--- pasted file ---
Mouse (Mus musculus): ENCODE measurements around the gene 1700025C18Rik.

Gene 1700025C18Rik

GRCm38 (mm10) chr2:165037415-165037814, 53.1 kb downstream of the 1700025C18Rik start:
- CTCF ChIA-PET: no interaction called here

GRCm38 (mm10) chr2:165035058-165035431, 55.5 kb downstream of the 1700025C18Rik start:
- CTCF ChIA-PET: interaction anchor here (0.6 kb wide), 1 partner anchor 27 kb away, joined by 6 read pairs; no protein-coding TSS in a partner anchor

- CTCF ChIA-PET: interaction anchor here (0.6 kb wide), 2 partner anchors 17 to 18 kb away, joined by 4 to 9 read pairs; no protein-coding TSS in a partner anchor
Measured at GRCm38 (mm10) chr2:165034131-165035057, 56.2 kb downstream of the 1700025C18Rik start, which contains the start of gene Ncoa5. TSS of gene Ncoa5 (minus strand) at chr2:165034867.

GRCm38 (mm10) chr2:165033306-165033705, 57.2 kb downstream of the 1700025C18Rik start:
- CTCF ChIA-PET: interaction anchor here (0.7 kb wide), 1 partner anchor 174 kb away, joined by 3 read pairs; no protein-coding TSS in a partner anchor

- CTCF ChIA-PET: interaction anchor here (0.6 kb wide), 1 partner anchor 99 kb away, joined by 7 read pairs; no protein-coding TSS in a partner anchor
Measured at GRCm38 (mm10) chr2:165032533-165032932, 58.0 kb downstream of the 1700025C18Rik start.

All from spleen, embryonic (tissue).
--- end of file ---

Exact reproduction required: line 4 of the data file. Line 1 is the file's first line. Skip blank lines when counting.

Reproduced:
- CTCF ChIA-PET: no interaction called here